If you’re tentative to make the transition into big data, you should know that it’s easier and less risky than ever to use data integration software. If you want to ensure consistent data between your most vital business systems, it’s time to consider adding bi-directional integration software to your tech stack.
This type of software allows businesses to integrate their most-used marketing, sales, operations, and IT software, without any coding. Thanks to bi-directional synching, your data can flow back and forth based on the rules you set and update across systems automatically. This provides employees with accurate, complete, and consistent data across all the systems they utilize every day.
Using this type of software to integrate data can sound like a scary process, but it’s not as difficult as you may think. Here’s how to easily set up a bi-directional data sync in five simple steps.
Step 1: Determine how your data should sync.
Before you setup an integration, you need to be clear about what you expect to gain from it, as well as what data you have consistent access to.
Commonly, this data includes marketing (lead) data, sales opportunity data, finance invoices, and even things like employee wages and user information.
A good practice that we recommend is to create a spreadsheet with these columns:
- System to integrate (Zoho, Salesforce.com, HubSpot, Marketo, etc…)
- Object the data lives in (lead, account, opportunity, etc…)
- Fields to sync (where the data needs to live)
Once you have your integration planned out in terms of how you want your data to sync, you can move onto actually making it happen.
Step 2: Choose the right integration software for your needs.
After you have determined how you want your business data to sync, you can now set the criteria for data, choose your platform, and enable the integration.
When choosing a platform to use, there are certain features to pay attention to, including price, bi-directional syncing (does the data flow into and out of each system?), number of systems you can connect, and how many records you’re limited to sync in a given time.
Pro Tip: When evaluating software, the most important thing to keep in mind is your company’s particular needs. Here’s a list of 7 things to consider before buying software.
Step 3: Map your connectors, objects, and fields.
Once you have determined the data you want to integrate, you can map the fields across each platform to connect seamlessly. When mapping your fields, keep in mind that in most platforms, data will sync to and from a particular system.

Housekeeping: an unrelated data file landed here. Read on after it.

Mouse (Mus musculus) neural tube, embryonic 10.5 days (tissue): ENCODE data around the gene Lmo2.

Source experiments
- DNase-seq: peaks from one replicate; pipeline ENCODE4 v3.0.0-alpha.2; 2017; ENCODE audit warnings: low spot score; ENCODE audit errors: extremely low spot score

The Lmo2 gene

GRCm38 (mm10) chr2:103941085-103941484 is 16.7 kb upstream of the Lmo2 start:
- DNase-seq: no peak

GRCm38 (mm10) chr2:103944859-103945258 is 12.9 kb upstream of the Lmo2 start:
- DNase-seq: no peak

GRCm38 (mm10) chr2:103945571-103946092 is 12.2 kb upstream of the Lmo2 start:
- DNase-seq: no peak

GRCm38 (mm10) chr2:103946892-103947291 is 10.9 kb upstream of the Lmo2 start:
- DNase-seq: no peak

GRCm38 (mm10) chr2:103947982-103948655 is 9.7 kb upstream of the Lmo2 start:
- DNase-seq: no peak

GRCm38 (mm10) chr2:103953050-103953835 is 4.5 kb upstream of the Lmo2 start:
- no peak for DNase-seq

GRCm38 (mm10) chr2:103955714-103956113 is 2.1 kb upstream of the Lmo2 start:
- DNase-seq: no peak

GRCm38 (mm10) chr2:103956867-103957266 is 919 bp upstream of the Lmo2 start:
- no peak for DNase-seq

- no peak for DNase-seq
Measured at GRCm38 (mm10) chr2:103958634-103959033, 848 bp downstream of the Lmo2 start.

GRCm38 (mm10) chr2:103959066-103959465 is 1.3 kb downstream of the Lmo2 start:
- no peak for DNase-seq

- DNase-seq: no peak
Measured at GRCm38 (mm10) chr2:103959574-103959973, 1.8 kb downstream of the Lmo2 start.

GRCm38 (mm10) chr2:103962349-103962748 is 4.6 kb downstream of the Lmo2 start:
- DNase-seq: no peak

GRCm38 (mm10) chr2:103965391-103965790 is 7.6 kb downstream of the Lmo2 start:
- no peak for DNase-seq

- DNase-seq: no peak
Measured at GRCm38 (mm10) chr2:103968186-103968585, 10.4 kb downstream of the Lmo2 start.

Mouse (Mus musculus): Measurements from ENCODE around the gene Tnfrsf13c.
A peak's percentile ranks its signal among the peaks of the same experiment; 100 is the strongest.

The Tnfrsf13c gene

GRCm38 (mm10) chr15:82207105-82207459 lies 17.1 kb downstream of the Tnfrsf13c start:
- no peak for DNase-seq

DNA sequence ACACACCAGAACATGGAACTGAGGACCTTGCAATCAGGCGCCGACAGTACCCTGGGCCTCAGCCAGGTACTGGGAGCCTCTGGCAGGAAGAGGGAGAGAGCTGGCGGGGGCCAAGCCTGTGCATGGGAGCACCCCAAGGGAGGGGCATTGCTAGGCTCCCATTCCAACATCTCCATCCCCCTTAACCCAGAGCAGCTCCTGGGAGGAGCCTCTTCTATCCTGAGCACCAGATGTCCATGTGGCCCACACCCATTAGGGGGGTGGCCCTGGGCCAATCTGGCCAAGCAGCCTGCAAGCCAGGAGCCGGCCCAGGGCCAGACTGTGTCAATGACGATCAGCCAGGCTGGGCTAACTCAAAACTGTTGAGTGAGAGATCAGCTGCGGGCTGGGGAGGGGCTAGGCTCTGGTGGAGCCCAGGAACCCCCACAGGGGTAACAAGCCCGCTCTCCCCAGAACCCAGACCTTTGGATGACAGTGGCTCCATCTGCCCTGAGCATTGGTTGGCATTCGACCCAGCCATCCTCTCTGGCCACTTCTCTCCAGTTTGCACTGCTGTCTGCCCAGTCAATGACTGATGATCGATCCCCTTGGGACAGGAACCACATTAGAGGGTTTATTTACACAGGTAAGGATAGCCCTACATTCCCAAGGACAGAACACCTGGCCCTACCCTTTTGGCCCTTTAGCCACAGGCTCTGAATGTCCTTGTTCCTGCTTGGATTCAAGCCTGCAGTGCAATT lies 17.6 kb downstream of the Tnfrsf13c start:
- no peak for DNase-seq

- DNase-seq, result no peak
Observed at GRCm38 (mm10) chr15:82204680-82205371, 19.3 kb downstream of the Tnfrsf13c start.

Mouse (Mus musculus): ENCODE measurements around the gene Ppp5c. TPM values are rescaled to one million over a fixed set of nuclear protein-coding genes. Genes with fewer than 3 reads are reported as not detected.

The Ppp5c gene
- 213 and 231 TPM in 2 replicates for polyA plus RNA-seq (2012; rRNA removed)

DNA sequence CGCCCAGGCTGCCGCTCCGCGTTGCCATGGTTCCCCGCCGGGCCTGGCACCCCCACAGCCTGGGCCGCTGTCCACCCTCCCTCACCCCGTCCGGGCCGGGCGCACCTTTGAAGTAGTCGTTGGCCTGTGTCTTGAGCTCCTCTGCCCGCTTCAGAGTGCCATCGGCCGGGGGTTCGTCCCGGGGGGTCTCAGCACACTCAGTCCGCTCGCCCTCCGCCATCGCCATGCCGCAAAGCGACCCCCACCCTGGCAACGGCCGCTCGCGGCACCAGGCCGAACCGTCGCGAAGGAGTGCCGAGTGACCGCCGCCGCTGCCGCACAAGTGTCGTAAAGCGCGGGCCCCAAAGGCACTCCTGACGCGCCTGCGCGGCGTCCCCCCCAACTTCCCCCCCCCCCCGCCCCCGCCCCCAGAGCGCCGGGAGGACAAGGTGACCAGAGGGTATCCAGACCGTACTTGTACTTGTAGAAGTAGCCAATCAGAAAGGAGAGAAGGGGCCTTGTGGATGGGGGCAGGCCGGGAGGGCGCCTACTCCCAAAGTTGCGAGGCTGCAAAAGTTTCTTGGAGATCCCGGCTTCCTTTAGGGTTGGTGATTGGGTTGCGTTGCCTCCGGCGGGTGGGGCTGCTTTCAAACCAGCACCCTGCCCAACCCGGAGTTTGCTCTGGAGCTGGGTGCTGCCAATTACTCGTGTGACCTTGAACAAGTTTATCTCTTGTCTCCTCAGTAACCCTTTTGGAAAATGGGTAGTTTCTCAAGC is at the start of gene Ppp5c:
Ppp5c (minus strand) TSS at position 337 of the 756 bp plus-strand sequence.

An example of field mapping from within Sync, Formstack’s bi-directional data integration tool.
This “bi-directional” syncing is a powerful feature, because it will keep your data in sync as it changes. In this scenario though, you may want some system’s data not to be overwritten when an update happens. In this case you should ensure that the platform can handle adding logic to your data syncs to control what gets synched when.
Learn More: What Is a Bi-directional Data Sync?
Step 4: Refine your integration by setting up filters.
Once your systems are integrated, the initial transition can be overwhelming. At first, it can seem like an explosion of information. When you see the sales performance across multiple branches or departments within your organization, how will you know what is relevant data that can improve company productivity, and what is just a distraction?
Filters help to narrow down which data should be synced and provides a way for you to make sure that bad or unwanted data doesn’t sync.
Setting certain syncing filters can help direct the right leads to your sales team.
Imagine a sales manager who depends on leads from the marketing team for her sales reps. Before an integration filter was put in place, reps were complaining about lead quality, and only wanted leads that had either signed up for a free trial of their product, or downloaded a certain whitepaper. A filter allowed the sales manager to only sync “qualified” leads to her reps, which resulted in better productivity and more closed deals.
Step 5: Start your integration and decide whether to sync historical data or start fresh.
At this point, you’ve chosen your platform, mapped your fields, and setup filters. Awesome, you’re ready to go! One last thing to consider is whether you want to sync historical data between the systems that you’re integrating, or start you integration from scratch (sync on a “go-forward” basis).
Many integration platforms store your data in their database, which means that they can sync a “cleansed” copy of your data into a particular system. This is immensely helpful, as it will prevent massive exporting, data scrubbing, and re-importing of data between systems.
Your other option is just to sync on a “go-forward” basis, which means that any new or changed records will sync, but all of your existing data may not.
By integrating data across multiple platforms, an organization that is new to the data management process can quickly gain value from their integration efforts, sometimes in as little as a few days. Other companies that have invested years of resources into old-school, hard to use integrations can relieve their IT team of hours of coding and dev work.
Whether you are an established business or a start-up, integrating your data does not have to be a huge task. With these 5 steps, you can be on your way to maximizing the power of your data in no time.